Macdonald (Max) Gill (1884-1947)
Wonderground Map of London (c. 1924, after 1914 original edition)
In the present work, in the top left-hand corner it reads ‘On to Wembley’ making reference to the British Empire Exhibition of 1924. Gill’s original 1914 poster was hugely popular and reprinted with updates to feature topical events.
Born in Brighton, Max Gill was the second son in a family of thirteen children; his elder brother was Eric Gill, the typographer and sculptor. Both Gills exhibited significant talent at a young age. Max Gill’s first map was made for a school map-drawing project following which he entered maps into competitions in boys’ magazines.
In 1903 he moved to London as assistant to the ecclesiastical architects Sir Charles Nicholson and Hubert Corlette. By 1908 he had started his own architectural practice, but in 1909 Sir Edwin Lutyens commissioned Gill to paint a “wind dial” map for Nashdom, a large house in Buckinghamshire. The wind dial was set over the fireplace and attached to a weather vane on the roof, allowing the occupant to know the direction of the wind from the comfort of the house. He produced seven further wind dials including for Lutyens’s Lindisfarne Castle and for the Allhusen Room at Trinity College, Cambridge.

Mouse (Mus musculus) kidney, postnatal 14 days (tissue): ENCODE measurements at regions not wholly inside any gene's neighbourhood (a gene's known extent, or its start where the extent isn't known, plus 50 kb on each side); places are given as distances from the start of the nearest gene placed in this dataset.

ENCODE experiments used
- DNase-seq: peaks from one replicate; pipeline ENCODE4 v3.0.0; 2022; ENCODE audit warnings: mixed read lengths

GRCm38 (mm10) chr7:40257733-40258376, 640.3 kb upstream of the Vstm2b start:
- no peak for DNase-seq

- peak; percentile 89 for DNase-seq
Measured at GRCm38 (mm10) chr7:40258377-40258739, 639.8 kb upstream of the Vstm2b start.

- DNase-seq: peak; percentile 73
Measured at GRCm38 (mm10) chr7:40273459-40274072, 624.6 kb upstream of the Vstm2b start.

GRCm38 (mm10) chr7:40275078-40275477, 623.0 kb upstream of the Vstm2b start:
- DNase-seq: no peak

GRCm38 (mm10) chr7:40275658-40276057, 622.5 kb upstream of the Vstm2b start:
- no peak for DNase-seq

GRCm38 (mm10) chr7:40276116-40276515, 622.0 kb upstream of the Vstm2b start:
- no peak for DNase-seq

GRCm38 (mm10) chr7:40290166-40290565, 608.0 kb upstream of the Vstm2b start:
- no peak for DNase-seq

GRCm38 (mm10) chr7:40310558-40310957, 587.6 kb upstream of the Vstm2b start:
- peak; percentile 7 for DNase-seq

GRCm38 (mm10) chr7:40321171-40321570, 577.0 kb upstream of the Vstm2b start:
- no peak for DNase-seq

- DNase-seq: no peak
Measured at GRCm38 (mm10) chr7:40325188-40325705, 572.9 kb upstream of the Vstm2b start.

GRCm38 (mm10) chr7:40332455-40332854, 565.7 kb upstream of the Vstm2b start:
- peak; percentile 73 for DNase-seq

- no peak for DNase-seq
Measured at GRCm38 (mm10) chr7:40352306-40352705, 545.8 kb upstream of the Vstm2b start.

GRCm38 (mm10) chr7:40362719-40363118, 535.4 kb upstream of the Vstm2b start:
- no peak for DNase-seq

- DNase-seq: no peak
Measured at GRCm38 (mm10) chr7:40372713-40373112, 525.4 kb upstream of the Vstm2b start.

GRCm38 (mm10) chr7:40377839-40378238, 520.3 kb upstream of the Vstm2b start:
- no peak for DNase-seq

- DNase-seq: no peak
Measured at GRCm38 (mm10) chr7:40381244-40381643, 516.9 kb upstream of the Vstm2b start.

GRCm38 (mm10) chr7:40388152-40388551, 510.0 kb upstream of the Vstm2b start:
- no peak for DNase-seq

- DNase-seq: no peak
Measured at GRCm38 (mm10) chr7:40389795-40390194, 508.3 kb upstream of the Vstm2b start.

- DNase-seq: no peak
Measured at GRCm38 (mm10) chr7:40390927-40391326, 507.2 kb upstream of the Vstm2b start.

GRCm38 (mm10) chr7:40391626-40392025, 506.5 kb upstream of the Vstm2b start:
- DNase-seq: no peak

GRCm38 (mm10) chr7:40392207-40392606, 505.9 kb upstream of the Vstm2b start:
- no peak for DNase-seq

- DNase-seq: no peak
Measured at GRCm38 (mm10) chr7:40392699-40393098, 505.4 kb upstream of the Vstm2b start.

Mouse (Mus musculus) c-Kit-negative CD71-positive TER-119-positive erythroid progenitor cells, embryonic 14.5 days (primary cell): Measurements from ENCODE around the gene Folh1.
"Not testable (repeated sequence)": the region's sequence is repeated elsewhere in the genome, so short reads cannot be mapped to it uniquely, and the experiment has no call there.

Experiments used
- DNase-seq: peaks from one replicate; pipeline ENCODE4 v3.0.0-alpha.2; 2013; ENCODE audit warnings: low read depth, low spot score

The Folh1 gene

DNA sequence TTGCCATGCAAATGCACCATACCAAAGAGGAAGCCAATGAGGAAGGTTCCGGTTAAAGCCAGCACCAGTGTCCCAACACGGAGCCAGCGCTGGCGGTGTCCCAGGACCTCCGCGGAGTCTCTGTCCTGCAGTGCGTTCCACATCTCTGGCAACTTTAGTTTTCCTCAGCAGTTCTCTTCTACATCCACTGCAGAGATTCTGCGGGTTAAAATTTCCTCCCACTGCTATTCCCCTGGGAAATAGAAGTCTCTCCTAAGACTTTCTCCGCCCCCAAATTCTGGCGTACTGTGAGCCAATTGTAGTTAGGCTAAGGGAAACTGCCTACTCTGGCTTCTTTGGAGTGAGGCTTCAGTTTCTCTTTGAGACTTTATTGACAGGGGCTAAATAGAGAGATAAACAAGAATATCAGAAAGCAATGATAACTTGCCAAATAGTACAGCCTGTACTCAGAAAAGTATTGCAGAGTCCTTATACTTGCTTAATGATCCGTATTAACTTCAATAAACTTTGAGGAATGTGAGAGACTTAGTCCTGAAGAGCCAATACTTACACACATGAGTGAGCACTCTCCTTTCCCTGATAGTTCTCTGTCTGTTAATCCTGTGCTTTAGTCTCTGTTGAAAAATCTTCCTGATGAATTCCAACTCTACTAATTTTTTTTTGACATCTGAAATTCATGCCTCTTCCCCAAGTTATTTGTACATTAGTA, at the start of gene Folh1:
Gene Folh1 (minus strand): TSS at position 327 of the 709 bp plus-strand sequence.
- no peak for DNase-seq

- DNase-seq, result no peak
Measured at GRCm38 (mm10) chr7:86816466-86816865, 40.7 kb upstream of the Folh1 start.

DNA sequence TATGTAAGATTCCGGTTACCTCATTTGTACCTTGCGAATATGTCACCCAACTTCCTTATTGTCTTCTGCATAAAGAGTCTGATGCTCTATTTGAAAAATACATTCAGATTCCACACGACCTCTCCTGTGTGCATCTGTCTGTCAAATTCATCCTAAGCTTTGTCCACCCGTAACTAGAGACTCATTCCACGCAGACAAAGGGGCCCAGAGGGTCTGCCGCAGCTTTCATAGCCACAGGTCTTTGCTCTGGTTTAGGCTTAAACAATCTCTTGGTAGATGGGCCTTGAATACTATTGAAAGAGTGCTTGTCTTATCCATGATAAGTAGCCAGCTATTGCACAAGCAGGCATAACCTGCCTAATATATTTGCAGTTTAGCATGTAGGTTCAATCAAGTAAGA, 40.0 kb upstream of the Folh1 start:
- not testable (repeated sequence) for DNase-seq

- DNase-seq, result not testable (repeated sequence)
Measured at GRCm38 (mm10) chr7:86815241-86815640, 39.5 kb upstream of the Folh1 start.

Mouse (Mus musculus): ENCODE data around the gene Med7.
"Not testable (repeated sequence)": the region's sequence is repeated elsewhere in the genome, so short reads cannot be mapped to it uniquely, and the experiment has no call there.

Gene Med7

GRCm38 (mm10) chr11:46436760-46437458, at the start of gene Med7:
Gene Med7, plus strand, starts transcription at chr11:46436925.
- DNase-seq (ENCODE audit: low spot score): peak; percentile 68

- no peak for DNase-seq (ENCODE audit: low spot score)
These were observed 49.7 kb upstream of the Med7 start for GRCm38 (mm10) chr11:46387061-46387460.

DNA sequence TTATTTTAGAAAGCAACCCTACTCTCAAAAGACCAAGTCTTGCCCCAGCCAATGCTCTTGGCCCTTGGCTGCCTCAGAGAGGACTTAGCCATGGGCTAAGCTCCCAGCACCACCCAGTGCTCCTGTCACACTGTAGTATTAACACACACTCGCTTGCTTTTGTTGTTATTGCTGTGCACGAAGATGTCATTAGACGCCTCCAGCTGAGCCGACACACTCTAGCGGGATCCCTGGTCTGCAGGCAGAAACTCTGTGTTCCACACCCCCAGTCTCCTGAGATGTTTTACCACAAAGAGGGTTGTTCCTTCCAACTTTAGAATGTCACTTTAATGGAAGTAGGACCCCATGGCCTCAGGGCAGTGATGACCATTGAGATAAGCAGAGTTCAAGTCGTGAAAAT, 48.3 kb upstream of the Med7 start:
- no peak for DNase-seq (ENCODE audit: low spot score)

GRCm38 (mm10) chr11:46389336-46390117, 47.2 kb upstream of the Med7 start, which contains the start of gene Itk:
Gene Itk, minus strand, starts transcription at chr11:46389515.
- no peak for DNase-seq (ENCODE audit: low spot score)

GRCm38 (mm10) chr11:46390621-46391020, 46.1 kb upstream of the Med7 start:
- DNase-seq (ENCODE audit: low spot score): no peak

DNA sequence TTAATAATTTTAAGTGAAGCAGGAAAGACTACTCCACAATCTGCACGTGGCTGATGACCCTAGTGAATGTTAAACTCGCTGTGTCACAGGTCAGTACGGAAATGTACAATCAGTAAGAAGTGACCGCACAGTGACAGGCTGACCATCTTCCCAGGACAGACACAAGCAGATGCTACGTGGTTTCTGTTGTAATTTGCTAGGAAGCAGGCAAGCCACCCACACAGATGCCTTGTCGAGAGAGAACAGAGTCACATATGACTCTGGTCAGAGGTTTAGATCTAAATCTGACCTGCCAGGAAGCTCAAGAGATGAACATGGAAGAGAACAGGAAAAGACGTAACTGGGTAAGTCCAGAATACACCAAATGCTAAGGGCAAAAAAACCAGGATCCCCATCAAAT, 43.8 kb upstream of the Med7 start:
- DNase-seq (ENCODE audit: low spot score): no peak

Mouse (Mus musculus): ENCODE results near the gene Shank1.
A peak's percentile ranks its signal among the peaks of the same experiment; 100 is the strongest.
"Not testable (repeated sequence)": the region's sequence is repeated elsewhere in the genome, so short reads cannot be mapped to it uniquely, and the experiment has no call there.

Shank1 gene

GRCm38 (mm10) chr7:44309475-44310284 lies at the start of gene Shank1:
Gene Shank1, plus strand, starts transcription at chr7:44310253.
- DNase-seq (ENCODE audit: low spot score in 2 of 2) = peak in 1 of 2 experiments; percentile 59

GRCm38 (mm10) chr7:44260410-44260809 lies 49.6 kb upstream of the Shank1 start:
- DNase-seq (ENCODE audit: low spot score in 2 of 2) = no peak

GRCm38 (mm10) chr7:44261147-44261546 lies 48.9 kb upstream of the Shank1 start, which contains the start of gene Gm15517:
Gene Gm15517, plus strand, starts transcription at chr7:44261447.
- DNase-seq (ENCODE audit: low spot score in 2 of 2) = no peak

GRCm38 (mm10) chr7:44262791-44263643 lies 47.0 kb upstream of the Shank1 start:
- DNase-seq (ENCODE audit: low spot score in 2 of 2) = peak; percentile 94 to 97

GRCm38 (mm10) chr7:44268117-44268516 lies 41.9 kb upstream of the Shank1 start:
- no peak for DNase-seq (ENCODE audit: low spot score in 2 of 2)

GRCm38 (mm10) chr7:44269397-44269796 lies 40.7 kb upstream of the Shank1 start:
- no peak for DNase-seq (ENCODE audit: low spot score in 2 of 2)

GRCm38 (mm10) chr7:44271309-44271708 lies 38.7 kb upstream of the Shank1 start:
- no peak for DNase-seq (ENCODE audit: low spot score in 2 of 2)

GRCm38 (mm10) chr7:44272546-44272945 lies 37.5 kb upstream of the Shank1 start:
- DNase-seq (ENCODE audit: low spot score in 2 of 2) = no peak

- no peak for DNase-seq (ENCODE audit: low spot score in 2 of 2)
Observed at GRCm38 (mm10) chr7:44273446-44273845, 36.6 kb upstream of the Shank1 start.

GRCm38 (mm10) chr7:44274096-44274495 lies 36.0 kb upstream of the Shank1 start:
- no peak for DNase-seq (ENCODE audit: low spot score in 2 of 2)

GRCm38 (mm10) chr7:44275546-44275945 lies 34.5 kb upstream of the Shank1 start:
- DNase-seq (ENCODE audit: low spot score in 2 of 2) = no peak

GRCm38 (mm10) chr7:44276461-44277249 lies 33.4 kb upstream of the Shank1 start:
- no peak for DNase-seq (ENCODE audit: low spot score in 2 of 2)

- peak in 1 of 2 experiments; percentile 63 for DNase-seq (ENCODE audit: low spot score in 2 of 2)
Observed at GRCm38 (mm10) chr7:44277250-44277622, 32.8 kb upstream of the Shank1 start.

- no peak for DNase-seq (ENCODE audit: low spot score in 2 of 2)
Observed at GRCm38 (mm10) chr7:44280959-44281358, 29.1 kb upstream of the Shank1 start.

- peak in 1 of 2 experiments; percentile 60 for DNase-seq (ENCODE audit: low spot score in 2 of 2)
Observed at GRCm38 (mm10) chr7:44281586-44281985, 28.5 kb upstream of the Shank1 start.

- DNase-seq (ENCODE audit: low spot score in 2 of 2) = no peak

Although he continued to practice as an architect, Frank Pick commissioned him to create seven pictorial maps for the Underground, the first being the famous 1913 ‘Wonderground Map of London Town.’
In 1917 he joined the Imperial War Graves Commission’s headstone design committee, designing the typeface and regimental badges. Gill’s memorials for the fallen in the First World War include for Balliol and Worcester Colleges and Christ Church in Oxford.
During the 1920s and 30s Gill undertook many commercial commissions for advertising materials. The Empire Marketing Board and Shell-Mex as well as further maps for the Underground. He designed in 1922 the first diagrammatic map of the Underground which provided the foundation for Beck’s more famous map.
By the 1930s his major works were murals. Those of the Arctic and Antarctic on the ceilings of the Scott Polar Research Institute in Cambridge are beautiful, but the most impressive is the map of the North Atlantic in the first-class dining room of the Queen Mary (maiden voyage: 1936, now moored at Long Beach, California).
During the Second World War he created a series of propaganda posters for the Ministry of Information.